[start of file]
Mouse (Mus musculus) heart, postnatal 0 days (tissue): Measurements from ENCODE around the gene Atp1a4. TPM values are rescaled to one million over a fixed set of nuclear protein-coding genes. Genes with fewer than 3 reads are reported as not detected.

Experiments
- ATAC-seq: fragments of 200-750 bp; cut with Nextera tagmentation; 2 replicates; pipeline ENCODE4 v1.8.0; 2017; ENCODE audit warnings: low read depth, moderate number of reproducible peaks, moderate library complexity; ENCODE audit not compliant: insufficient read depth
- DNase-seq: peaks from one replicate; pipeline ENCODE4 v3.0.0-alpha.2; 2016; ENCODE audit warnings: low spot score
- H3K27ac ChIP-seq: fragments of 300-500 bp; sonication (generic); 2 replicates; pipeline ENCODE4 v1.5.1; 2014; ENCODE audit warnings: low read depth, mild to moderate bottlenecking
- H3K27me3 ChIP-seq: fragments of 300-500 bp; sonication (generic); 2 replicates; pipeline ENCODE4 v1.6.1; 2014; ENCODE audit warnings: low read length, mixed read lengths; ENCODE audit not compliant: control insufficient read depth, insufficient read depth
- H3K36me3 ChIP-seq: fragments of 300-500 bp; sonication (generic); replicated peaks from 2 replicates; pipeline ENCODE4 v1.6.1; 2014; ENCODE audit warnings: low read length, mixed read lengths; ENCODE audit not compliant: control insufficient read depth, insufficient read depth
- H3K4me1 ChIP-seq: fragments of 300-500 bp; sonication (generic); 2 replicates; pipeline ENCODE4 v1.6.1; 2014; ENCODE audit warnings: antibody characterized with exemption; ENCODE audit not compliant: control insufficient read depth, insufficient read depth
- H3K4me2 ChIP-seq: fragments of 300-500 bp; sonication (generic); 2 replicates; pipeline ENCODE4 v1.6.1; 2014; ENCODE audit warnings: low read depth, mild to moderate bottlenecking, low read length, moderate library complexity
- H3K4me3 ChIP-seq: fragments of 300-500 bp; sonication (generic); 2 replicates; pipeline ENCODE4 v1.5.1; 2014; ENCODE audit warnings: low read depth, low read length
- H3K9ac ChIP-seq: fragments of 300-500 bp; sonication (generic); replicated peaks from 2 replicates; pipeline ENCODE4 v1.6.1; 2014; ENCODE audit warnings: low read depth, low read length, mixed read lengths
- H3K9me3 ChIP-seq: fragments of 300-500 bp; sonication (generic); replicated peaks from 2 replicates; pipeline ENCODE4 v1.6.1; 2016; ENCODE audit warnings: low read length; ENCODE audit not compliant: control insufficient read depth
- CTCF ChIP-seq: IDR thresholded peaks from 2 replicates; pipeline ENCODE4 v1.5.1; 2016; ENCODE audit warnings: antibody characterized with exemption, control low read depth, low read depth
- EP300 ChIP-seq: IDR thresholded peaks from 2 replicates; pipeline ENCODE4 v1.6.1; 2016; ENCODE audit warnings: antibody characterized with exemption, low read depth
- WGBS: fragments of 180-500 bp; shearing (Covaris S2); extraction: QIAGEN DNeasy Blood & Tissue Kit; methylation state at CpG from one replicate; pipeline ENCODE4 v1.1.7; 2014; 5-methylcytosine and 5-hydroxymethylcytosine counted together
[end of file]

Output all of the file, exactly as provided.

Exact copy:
Mouse (Mus musculus) heart, postnatal 0 days (tissue): Measurements from ENCODE around the gene Atp1a4. TPM values are rescaled to one million over a fixed set of nuclear protein-coding genes. Genes with fewer than 3 reads are reported as not detected.

Experiments
- ATAC-seq: fragments of 200-750 bp; cut with Nextera tagmentation; 2 replicates; pipeline ENCODE4 v1.8.0; 2017; ENCODE audit warnings: low read depth, moderate number of reproducible peaks, moderate library complexity; ENCODE audit not compliant: insufficient read depth
- DNase-seq: peaks from one replicate; pipeline ENCODE4 v3.0.0-alpha.2; 2016; ENCODE audit warnings: low spot score
- H3K27ac ChIP-seq: fragments of 300-500 bp; sonication (generic); 2 replicates; pipeline ENCODE4 v1.5.1; 2014; ENCODE audit warnings: low read depth, mild to moderate bottlenecking
- H3K27me3 ChIP-seq: fragments of 300-500 bp; sonication (generic); 2 replicates; pipeline ENCODE4 v1.6.1; 2014; ENCODE audit warnings: low read length, mixed read lengths; ENCODE audit not compliant: control insufficient read depth, insufficient read depth
- H3K36me3 ChIP-seq: fragments of 300-500 bp; sonication (generic); replicated peaks from 2 replicates; pipeline ENCODE4 v1.6.1; 2014; ENCODE audit warnings: low read length, mixed read lengths; ENCODE audit not compliant: control insufficient read depth, insufficient read depth
- H3K4me1 ChIP-seq: fragments of 300-500 bp; sonication (generic); 2 replicates; pipeline ENCODE4 v1.6.1; 2014; ENCODE audit warnings: antibody characterized with exemption; ENCODE audit not compliant: control insufficient read depth, insufficient read depth
- H3K4me2 ChIP-seq: fragments of 300-500 bp; sonication (generic); 2 replicates; pipeline ENCODE4 v1.6.1; 2014; ENCODE audit warnings: low read depth, mild to moderate bottlenecking, low read length, moderate library complexity
- H3K4me3 ChIP-seq: fragments of 300-500 bp; sonication (generic); 2 replicates; pipeline ENCODE4 v1.5.1; 2014; ENCODE audit warnings: low read depth, low read length
- H3K9ac ChIP-seq: fragments of 300-500 bp; sonication (generic); replicated peaks from 2 replicates; pipeline ENCODE4 v1.6.1; 2014; ENCODE audit warnings: low read depth, low read length, mixed read lengths
- H3K9me3 ChIP-seq: fragments of 300-500 bp; sonication (generic); replicated peaks from 2 replicates; pipeline ENCODE4 v1.6.1; 2016; ENCODE audit warnings: low read length; ENCODE audit not compliant: control insufficient read depth
- CTCF ChIP-seq: IDR thresholded peaks from 2 replicates; pipeline ENCODE4 v1.5.1; 2016; ENCODE audit warnings: antibody characterized with exemption, control low read depth, low read depth
- EP300 ChIP-seq: IDR thresholded peaks from 2 replicates; pipeline ENCODE4 v1.6.1; 2016; ENCODE audit warnings: antibody characterized with exemption, low read depth
- WGBS: fragments of 180-500 bp; shearing (Covaris S2); extraction: QIAGEN DNeasy Blood & Tissue Kit; methylation state at CpG from one replicate; pipeline ENCODE4 v1.1.7; 2014; 5-methylcytosine and 5-hydroxymethylcytosine counted together